Most biologics require a parenteral route of administration. Formulators therefore must develop a suitable means to deliver the product via injection, which entails addressing a variety of potentially complex challenges related to the unique properties of the biologic substance being delivered. Issues such as the stability of the biologic material in a solution state must be considered along with the overall practicality of a formulation in terms of manufacturing, storage, transport, and administration. While it may be possible to develop a formulation that meets the desired finished product characteristics using laboratory techniques, it is imperative that each formulation is carefully evaluated to confirm it is practical for industrial-scale manufacture. Here we will review those challenges and possible solutions:
Advances in drug and biologics discovery have allowed the development of increasingly sophisticated and highly targeted therapeutics. The active ingredients, whether small molecules or biologics, have become increasingly complex and costly to manufacture. Because of the physical properties of most biologics, the route of administration is typically parenteral and therefore it is imperative that manufacturers of sterile drug product develop strategies to maximize their yields and minimize losses throughout the finished product production process. Here are a number of considerations:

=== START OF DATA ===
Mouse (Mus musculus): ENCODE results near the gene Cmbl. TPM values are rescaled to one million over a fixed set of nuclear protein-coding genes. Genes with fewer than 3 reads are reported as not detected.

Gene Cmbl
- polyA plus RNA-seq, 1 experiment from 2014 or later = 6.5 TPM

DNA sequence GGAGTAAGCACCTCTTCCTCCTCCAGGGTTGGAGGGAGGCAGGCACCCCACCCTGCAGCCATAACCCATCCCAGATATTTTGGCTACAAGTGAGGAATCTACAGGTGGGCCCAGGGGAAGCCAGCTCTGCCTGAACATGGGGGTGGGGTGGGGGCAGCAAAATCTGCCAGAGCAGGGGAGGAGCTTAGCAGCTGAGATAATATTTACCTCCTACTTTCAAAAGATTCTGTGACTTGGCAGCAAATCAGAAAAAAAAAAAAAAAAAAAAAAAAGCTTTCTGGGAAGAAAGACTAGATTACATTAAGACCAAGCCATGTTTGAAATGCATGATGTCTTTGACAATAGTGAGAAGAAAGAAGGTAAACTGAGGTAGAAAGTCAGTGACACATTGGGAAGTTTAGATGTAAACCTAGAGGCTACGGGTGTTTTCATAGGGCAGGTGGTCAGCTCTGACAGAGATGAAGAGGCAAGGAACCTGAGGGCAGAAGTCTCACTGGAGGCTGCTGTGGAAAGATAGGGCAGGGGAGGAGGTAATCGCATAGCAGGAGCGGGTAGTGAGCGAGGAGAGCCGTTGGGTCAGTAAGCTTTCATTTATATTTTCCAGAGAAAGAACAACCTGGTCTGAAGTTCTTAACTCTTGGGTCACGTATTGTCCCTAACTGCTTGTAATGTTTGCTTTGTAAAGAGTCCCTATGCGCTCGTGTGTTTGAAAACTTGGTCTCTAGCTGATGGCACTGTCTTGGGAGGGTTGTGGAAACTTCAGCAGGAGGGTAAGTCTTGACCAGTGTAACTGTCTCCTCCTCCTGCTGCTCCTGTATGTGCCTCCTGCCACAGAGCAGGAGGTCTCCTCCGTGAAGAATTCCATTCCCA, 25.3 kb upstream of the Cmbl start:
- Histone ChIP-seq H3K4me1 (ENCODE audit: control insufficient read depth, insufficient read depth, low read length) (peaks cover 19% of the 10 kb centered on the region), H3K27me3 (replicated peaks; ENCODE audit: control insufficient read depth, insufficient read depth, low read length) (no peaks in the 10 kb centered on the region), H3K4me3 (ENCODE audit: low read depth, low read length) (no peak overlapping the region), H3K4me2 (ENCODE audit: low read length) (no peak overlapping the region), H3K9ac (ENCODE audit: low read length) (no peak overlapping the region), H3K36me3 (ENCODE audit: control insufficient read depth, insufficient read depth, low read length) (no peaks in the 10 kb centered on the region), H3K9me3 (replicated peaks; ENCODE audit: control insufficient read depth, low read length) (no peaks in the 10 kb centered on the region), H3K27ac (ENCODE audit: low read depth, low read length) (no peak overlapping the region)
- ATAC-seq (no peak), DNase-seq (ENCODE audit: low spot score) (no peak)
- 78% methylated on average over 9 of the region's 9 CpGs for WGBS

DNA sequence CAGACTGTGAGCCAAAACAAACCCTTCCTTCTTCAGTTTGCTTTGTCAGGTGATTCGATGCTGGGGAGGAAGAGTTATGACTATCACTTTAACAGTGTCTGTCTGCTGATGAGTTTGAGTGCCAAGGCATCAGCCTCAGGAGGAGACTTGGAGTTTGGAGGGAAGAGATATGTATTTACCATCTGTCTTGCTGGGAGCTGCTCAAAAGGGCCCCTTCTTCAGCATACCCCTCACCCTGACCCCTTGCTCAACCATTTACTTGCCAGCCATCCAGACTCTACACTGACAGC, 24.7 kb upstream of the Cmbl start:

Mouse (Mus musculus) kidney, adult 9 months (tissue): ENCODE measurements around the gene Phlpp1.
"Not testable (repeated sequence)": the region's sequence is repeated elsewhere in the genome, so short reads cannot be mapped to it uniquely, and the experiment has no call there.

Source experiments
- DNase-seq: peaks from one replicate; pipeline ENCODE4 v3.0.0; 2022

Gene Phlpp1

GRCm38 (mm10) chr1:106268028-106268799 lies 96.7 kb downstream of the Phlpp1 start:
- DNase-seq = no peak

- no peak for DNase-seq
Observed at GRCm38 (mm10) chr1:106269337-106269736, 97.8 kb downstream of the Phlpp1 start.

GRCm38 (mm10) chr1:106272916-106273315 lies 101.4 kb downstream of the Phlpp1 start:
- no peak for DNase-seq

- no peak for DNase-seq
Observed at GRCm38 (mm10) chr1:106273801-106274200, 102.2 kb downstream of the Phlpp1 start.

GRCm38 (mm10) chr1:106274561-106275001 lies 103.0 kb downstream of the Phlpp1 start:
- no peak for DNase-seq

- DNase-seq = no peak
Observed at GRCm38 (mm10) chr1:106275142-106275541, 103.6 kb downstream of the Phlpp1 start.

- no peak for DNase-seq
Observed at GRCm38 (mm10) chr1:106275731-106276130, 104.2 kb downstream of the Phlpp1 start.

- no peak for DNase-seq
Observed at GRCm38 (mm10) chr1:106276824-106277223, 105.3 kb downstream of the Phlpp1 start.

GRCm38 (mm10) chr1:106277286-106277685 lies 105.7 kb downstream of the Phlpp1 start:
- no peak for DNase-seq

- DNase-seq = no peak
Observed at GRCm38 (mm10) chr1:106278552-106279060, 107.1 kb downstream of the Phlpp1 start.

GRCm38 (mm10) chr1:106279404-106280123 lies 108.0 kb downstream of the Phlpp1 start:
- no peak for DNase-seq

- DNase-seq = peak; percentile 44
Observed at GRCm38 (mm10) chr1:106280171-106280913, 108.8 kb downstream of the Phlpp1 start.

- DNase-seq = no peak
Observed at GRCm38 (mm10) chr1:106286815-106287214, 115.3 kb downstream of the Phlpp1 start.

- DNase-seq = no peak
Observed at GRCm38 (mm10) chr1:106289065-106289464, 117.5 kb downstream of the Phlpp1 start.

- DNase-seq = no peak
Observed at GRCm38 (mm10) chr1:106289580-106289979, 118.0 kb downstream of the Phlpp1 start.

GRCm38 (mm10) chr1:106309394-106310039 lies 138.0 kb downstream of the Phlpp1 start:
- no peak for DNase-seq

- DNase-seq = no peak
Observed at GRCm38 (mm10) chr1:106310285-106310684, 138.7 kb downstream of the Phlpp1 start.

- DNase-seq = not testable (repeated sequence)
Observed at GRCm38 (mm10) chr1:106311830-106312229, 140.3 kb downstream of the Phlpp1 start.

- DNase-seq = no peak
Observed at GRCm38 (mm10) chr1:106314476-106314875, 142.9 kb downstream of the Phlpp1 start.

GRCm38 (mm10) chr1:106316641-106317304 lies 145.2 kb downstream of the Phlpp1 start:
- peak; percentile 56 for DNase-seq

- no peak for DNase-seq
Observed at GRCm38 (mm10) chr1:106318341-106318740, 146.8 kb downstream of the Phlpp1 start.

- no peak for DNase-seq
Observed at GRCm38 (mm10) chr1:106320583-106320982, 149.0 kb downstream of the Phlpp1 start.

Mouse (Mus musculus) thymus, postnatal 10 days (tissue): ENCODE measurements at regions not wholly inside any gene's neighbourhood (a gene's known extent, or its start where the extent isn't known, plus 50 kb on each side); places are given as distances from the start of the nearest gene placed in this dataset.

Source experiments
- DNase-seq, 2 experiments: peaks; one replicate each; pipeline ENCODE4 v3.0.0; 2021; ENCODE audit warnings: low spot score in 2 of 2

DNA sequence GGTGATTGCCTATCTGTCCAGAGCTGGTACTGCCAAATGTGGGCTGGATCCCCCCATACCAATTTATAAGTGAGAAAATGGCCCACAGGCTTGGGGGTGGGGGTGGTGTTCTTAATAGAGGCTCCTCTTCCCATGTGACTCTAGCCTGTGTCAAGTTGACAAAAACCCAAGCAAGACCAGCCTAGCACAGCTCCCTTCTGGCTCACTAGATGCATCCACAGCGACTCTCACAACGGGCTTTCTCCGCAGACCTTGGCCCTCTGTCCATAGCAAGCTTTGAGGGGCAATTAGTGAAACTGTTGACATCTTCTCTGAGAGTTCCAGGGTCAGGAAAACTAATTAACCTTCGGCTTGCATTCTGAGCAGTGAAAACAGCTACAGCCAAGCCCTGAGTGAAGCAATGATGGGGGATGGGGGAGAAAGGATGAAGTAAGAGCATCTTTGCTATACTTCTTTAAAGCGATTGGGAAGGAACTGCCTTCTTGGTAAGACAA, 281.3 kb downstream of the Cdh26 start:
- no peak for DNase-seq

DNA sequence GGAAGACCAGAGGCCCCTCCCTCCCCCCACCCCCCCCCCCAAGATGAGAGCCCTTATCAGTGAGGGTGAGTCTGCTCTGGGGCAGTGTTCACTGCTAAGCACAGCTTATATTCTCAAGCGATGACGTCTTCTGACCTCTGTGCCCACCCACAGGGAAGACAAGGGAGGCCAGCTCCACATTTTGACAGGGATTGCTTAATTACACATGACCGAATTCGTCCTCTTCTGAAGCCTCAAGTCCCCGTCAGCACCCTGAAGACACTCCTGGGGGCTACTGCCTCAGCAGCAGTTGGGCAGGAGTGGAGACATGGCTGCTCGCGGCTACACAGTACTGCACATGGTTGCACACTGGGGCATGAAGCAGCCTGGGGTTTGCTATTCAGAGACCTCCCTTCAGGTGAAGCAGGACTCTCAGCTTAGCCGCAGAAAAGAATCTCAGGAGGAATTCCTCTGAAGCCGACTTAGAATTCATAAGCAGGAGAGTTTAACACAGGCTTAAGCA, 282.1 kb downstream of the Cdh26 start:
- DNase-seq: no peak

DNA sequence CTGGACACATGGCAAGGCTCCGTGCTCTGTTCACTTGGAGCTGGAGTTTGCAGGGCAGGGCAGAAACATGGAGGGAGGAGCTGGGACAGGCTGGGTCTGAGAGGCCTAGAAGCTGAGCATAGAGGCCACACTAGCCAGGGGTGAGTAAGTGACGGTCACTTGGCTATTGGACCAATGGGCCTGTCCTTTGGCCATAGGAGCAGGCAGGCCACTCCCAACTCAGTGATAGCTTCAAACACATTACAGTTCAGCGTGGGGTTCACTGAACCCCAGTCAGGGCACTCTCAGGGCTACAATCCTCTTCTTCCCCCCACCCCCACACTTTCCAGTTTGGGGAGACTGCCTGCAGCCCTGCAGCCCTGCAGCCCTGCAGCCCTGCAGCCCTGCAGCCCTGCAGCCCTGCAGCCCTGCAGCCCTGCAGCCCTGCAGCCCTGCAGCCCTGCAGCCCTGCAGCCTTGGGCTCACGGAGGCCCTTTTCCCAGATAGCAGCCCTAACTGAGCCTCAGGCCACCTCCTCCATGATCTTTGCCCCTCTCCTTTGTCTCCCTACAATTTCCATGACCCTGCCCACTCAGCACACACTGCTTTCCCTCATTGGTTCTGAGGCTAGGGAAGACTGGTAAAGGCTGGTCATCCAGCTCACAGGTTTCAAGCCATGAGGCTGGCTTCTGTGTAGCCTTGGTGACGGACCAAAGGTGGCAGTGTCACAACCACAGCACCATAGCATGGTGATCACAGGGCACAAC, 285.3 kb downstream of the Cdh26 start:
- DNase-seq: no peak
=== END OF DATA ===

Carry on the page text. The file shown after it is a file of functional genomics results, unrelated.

In part two of the series, we focus on the impacts of the SA25’s operating principles, which combine to radically reduce and simplify manufacturing documentation. As we all know, the documentation requirements for cGMP manufacturing are extensive. Despite advances in automation and digital technology, the pharma industry has continued to rely heavily on legacy paper-based systems. Singota’s choice of the Vanrx SA25 Aseptic Filling Workcell was in part based on the way this system facilitates both the simplification and reduction in volume of batch documentation.
Anyone responsible for the management of the supply chain to support a pharmaceutical or biologic clinical trial can appreciate the challenges associated with an unexpected or otherwise urgent need to produce clinical drug product. Many factors can conspire to make a rapid response to such an urgent supply situation challenging. This article is the first in a series that describes some of the challenges and solutions available to pharmaceutical/biotech companies and their supply chain partners in the CDMO realm to ensure that critical clinical supply materials are ready when they are needed.
We can utilize technology to track the status of online purchases or the current location of our vehicles, smartphones, and even friends and family members. It would make sense then that we would want to take advantage of these same types of technologies as it pertains to the risk mitigation of our sensitive and high value pharmaceutical shipments.